Entering the homestretch

home stretch 1 300x214 Entering the homestretchBack in September we came up with a list of 2013 picture books we hoped to cover on this blog. As Robin said then, we make no promises, but we do want to discuss as many books on that list as we can. So, as a sort of Thanksgiving appetizer, here’s what’s coming up in the next few weeks as we hurtle toward January, and decision time:

Expect to see near-future Calling Caldecott posts on Peter Brown’s Mr. Tiger Goes Wild, Dan Santat’s Crankenstein, Mo Willems’s That Is NOT a Good Idea!, and Castellucci/Varon’s Odd Duck. Designer Lolly wants to talk about digital illustration / Bob Shea’s Unicorn Thinks He’s Pretty Great; seasoned schoolmarm Robin will look at picture books teachers love / The Matchbox Diary and The Day the Crayons Quit. And we’ll also be celebrating the international books we love this year, even though they aren’t eligible for the Caldecott.

After that, there’s just a handful of titles to come. My question to you all is: have you encountered a new picture book lately that you think is a must-discuss? (Something like Parrots over Puerto Rico?) Or, has a book we’ve overlooked grown on you over the past year such that you feel it deserves serious Caldecott consideration? (For instance, Lolly was captivated by the quiet Train.) Give it some thought over the holiday weekend, and let us know.

And, of course, happy Thanksgiving to all. We do have a stellar, diverse, and discussable group of picture books to be thankful for this year.

share save 171 16 Entering the homestretch
About Martha V. Parravano

Martha V. Parravano is executive editor of The Horn Book Magazine and coauthor, with Roger Sutton, of A Family of Readers (Candlewick). She is coauthor of the Horn Book’s Calling Caldecott blog and has served on the 2008 Newbery committee and chaired the 2013 Laura Ingalls Wilder committee.

Comments

  1. Jonathan Hunt says:

    I know we kind of discussed the idea of graphic novels in general, but it might be interesting to take a closer look at, say, BOXERS/SAINTS, MARCH: BOOK ONE, and THE GREAT AMERICAN DUST BOWL. You know, for all those 13-14 year olds. ;-)

  2. I’d love to see some discussion about THE MIGHTY LALOUCHE by Matthew Olshan and illustrated by Sophie Blackall. Stunning contender, in my opinion!

    I’m running a Mock-ish Caldecott after awards season. Weird, right?! I just started as a librarian at a school that has, well, a less than stellar collection. I am filling big gaps in previous years’ winners, and kids weren’t even sure what that gold sticker meant anyway. I’ll use this year’s winners as case studies and work backwards from there. I think. Who knows. Who cares! Books plus kids plus art will be a win all around.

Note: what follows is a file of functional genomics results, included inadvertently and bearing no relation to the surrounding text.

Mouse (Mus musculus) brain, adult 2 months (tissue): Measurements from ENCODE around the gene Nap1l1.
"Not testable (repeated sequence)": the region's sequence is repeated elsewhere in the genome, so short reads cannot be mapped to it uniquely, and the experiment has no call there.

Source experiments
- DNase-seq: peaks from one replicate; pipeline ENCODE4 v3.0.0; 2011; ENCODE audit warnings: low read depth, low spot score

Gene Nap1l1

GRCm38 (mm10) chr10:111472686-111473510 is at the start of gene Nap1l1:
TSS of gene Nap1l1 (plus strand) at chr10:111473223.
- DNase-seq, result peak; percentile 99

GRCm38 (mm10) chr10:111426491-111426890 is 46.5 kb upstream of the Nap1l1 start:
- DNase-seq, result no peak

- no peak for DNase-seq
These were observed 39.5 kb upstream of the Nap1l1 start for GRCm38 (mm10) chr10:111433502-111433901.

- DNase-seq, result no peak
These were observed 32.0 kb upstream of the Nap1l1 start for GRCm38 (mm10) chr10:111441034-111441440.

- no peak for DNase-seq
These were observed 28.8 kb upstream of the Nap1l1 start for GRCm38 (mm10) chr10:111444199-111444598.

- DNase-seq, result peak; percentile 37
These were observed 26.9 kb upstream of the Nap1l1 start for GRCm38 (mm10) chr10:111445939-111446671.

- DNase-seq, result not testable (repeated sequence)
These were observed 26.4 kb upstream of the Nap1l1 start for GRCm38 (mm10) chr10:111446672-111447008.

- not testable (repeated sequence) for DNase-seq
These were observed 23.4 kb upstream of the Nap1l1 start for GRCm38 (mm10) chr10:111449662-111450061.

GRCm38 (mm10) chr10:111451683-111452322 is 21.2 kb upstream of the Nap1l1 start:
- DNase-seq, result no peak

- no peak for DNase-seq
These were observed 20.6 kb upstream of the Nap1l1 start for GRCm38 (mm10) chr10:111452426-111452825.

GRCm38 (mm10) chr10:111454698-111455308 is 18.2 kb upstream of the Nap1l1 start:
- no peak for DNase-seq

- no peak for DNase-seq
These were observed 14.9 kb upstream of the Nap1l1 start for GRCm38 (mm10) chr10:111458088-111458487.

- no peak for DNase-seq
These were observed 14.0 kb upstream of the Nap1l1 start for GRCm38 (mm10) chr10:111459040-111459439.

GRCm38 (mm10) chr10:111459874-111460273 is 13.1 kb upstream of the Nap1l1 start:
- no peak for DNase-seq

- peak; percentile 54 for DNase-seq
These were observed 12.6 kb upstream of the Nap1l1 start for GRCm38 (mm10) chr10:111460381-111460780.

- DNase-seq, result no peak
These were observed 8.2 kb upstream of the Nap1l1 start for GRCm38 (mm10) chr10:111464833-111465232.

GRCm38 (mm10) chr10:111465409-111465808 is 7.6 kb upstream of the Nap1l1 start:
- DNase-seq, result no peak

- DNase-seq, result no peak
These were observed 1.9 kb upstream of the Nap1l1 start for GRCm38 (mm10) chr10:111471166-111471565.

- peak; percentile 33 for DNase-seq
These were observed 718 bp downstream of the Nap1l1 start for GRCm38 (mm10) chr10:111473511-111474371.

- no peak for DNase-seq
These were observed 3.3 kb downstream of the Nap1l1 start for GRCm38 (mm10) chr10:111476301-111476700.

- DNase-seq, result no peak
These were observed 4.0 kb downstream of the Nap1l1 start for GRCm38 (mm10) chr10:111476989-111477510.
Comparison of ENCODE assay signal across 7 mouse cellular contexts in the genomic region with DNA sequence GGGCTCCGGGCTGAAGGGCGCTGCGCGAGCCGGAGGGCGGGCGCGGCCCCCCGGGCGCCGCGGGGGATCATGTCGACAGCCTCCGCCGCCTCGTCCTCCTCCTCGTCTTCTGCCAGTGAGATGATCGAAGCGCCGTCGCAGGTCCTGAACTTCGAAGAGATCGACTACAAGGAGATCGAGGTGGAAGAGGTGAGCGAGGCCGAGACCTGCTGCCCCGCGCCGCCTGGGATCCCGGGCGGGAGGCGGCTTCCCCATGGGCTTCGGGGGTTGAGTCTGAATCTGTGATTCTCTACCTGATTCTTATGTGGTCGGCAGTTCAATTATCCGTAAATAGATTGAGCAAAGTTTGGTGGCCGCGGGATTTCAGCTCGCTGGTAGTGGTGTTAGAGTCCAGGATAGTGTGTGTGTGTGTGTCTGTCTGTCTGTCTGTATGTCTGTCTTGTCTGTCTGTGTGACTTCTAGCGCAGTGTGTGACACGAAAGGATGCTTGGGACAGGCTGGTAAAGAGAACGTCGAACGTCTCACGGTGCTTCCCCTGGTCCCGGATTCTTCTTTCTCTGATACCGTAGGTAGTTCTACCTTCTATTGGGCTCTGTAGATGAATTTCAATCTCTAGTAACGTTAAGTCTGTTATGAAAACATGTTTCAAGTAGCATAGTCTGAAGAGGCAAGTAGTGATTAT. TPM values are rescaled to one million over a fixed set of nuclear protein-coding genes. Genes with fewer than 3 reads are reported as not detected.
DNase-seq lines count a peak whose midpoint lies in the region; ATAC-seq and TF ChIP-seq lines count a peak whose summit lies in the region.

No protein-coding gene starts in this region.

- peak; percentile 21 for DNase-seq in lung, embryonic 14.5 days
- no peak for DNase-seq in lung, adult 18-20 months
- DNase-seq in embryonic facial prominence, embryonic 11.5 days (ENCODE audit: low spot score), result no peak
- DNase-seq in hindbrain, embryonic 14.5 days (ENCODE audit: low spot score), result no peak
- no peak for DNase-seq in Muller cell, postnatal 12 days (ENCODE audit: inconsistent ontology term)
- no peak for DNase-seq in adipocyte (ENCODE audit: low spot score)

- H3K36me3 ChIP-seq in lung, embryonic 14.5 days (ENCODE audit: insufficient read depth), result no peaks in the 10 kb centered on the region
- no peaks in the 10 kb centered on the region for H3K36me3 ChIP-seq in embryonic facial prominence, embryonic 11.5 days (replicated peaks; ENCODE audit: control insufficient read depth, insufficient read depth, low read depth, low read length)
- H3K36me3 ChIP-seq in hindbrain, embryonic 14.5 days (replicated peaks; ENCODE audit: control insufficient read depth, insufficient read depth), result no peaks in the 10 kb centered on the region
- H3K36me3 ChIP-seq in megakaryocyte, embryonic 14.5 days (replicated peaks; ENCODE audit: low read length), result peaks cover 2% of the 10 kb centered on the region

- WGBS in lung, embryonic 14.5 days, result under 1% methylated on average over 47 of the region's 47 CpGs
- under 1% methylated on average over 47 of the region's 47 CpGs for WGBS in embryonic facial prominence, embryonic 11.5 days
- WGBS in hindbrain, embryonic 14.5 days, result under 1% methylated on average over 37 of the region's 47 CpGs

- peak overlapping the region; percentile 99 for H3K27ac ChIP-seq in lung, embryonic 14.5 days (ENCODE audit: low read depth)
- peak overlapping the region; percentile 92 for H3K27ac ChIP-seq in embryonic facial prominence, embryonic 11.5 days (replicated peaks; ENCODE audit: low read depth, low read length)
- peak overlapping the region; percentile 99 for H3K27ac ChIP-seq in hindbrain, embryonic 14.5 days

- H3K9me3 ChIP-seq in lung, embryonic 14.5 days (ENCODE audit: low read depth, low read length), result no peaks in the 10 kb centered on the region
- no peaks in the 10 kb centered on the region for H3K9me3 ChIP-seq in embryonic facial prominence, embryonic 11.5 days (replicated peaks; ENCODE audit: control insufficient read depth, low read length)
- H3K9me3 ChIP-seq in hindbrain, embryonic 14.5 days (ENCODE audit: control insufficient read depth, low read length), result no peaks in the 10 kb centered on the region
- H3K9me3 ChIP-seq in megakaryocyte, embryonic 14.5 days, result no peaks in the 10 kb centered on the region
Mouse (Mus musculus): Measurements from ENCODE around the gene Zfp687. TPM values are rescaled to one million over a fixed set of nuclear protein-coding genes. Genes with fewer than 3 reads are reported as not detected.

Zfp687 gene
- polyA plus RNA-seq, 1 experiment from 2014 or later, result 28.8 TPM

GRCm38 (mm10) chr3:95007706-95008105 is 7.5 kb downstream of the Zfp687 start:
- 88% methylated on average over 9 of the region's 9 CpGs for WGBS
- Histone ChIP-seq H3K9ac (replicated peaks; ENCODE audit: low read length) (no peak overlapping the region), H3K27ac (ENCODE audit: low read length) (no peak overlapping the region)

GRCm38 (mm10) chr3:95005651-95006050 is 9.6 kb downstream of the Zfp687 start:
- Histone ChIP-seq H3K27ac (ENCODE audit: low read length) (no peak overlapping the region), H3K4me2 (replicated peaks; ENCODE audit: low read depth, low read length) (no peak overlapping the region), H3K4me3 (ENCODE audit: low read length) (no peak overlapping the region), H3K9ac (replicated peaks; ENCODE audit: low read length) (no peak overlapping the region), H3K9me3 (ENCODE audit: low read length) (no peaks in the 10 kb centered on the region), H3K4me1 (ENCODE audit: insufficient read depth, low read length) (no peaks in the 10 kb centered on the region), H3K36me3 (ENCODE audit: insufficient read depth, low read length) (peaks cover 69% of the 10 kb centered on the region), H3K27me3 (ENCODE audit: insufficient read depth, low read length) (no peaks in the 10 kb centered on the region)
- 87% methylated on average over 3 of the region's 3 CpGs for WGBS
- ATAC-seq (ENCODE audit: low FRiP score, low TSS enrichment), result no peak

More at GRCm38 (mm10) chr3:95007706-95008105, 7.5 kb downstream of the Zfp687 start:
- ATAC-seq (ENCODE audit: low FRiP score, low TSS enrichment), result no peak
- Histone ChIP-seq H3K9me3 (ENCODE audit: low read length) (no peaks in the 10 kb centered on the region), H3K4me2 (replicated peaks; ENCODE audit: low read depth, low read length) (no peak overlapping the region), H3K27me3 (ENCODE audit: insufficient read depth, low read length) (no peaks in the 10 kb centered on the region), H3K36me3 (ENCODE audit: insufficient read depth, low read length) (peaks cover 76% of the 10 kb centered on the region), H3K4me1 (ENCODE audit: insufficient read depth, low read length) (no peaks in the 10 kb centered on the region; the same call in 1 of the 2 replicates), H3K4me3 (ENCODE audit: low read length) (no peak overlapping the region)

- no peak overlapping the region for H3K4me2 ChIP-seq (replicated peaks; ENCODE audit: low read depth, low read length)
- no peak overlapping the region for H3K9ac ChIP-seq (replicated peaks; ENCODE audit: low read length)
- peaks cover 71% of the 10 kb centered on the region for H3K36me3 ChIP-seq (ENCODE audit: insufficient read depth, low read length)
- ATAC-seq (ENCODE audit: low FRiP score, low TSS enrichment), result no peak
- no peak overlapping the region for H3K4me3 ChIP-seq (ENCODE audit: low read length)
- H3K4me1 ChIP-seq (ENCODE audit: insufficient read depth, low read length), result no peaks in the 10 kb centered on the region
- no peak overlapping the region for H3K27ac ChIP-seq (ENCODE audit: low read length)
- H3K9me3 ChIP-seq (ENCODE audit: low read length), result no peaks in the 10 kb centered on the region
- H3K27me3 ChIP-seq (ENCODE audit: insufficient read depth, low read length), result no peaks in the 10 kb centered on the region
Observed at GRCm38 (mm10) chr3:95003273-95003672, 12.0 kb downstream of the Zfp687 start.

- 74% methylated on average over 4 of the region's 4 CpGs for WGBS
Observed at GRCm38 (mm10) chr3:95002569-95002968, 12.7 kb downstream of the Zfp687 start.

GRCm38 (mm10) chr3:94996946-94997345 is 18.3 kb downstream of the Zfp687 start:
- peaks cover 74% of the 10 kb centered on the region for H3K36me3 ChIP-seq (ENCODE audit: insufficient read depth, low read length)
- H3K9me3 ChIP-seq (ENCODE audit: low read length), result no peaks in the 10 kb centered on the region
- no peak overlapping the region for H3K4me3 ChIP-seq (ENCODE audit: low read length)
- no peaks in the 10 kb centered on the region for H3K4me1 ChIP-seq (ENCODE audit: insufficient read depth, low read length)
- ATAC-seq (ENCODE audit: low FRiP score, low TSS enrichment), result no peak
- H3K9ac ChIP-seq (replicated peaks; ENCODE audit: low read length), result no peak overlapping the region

This has been such fun!

    • Martha V. Parravano says:

      Carter, “The Mighty Lalouche” is one of the handful of books I mentioned that we still need to discuss. It’s on the list for December! Thanks for the nudge, and I think your post-awards mock Caldecott sounds like a great idea. Win-win for sure!

  3. Tammy Langeberg says:

    Journey by Aaron Becker is beautiful and has a wonderful message. It is a true picture book.

    • Martha V. Parravano says:

      Tammy, I am pleased to report that Robin posted about the gorgeous Journey on Calling Caldecott back on November 4th.

  4. Ed Wolfer says:

    The Tree Lady: The True Story of How One Tree-Loving Woman Changed a City Forever
    by H. Joseph Hopkins. This book is very charming and beautiful, and it just came to my attention because it was added to our Mock Caldecott list on Goodreads. I picked up a copy, and totally fell in love with this book. I have not heard anything about it on any of the Caldecott blogs, but I really think it is worth reading and considering. Other than that, I believe you have covered all my favorites already.

    • Martha V. Parravano says:

      Thanks, Ed. I agree that Tree Lady is worthy of consideration, especially as an homage/companion/update to and West Coast version of Barbara Cooney’s Miss Rumphius. We will see what we can do…

Speak Your Mind

*